Ephemeris by Norm Sibum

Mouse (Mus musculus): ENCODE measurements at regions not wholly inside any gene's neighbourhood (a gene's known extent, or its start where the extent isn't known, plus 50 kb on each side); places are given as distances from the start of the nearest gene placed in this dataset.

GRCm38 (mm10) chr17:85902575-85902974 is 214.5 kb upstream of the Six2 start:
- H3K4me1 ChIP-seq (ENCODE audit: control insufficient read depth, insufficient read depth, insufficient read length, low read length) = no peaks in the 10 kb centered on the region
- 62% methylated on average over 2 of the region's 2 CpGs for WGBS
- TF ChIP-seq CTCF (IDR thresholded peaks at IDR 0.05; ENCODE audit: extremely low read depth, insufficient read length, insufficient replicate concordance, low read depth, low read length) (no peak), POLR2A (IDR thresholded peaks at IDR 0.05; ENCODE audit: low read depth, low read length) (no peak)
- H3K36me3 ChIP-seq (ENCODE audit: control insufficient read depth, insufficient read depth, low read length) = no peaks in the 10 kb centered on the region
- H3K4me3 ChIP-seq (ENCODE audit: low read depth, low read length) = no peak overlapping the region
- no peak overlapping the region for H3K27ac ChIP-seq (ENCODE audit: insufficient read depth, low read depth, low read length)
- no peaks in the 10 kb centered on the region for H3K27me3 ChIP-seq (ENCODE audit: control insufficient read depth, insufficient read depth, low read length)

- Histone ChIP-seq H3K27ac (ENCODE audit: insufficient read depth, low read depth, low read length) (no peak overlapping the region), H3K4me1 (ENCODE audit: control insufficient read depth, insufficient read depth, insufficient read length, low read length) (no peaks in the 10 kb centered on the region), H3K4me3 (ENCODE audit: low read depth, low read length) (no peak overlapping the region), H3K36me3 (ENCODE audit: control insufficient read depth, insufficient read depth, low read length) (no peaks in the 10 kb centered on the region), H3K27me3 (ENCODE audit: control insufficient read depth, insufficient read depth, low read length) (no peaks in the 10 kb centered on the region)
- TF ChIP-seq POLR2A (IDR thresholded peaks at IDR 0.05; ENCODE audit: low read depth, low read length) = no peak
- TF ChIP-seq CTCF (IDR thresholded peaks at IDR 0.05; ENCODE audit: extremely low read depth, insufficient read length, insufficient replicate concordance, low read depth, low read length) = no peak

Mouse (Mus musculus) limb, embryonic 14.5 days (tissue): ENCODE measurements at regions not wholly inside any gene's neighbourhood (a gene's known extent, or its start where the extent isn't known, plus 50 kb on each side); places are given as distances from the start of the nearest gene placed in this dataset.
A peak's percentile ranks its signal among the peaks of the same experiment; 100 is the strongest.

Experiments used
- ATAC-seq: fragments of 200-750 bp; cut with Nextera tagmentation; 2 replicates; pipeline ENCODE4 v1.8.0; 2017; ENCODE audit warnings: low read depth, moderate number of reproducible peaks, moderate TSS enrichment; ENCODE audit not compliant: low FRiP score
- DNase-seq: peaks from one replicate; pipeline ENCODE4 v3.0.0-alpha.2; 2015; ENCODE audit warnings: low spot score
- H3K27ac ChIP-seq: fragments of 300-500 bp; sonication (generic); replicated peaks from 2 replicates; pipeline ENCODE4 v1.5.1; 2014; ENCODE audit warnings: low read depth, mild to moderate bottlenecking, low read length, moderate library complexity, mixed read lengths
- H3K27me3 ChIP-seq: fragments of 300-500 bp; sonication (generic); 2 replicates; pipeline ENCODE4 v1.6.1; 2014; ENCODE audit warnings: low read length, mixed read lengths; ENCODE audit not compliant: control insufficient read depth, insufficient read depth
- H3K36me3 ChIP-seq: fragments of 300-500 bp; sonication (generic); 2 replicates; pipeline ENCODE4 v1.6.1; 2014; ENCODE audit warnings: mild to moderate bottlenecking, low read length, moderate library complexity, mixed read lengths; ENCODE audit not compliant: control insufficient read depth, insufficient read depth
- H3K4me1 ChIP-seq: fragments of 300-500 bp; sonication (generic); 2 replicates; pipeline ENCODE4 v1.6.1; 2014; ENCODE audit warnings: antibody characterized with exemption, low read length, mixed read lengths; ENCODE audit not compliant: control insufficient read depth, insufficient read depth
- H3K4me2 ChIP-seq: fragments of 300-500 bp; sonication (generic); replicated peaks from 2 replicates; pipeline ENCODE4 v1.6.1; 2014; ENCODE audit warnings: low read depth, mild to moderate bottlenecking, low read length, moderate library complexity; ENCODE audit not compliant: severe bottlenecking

To be fair, I have no idea what the context was. A panel discussion of some sort, televised. (I had come across it by chance.) The man of science was a handsome devil. The women were all for him, no question. And there he was saying how it is the male of the species is redundant in a biological sense and soon enough women will be well rid of the male. He seemed to take quite a lot of pleasure in saying as much, and the women seemed to take quite a lot of pleasure in hearing as much. Given the track record of the male of the species, he perhaps had a point to carry. In any case, we’re a vile lot, I thought to myself, we whites of the species, and that would include all the genders. Labrosse, nonetheless, now has magisterial existence in his old age. Basement suite, suburban splendour somewhere on the South Shore in a realm as fabled to me as were the Hyperboreans to a bunch of Greeks. He is with his daughters as Lot might have been with his. But it means no more wine cow in Nikas of an evening. Which is where I met with him on the eve of his departure, E on shift; and she is about to retire from the fray and acquire a respectable job as a translator for some ad agency or other (market forces such as would vend cosmetics to the female of the species). Labrosse had droll words for the Quebec election, the American election campaign, a possible hockey strike (hockey is a sport that once sucked up all his passion and now only rates his indifference, as it is more and more a product of market forces, showcase violence a selling point). E had no droll words, just droll looks for us old geezers, as she knows she has disappointed us; and yet she is somewhat tickled to have as her most ready to hand excuse her inkling of the fact that we have probably failed her; seeing as we have been unable to impress upon her that life is rather unforgiving and she cannot continue to pretend she knows a great deal more than she actually does and get away with it. She is getting away with it, a certain sauce in her loping from customer to customer testifying to her thievery, lowly waitress on top of the world. As I looked out the window of the restaurant, between swallows of wine, I said to myself: it won’t be as if there hasn’t been sufficient warning. There are hundreds, if not thousands of Chicken Littles all harping on the same theme: so much gone wrong and yet, the house of cards still stands. The following night saw me at a soirée over at Juniper’s. With the exception of the John Fahey albums, he treated us to bad guitar music just to see me froth at the mouth and spleen. I was incensed, as cued. Some discussion as to what constitutes true music as opposed to marketable noise. The alternative to the alternative to the alternative to the alternative culture – hasn’t it long since gotten a little absurd? It was effing hot and humid, and the effing little wretch of a host had no fan in the apartments. Even so, I have enjoyed the spectacle of the Nikas flower box in the cool of the morning, marigolds oohing and aahing in their temporary reprieve from the next bout of sweltering to come. That it has perhaps been even hotter in Toronto causes one to retain belief in justice. London Lunar declares the 40s and 50s and 60s to be the Golden Age of American biographical writing. He says: Bate on Johnson and Keats; Pottle on Boswell, Sewell on Emily Dickinson, Mack on Pope, and a pox on all your houses, you accountants screwing up literature and substituting genuine passion and knowledge with this or that saleable ‘angle’—There had been – I recall it now – Juniper the hapless host redeeming himself somewhat by a reading aloud of the following: Not because happiness really exists, that precipitate profit of imminent loss—And: Are we perhaps here for just saying: House, Bridge, Fountain, Gate, Jug, Fruit tree, Window— and so forth and so on, and then: that they should be wearing their own worn threshold a little—Well, Rilke the poet was a ponce, but sometimes one hell of a poet. Who cares, eh? Otherwise, I follow the spectacle of P.M. Carpenter, Distinguished Political Commentator to the south of here, as he hits new low levels (or would it be high notes) of caustic utterance in respect to the Republicans whose political suicide is taking a country down with it. But man, what enabling, what enabling.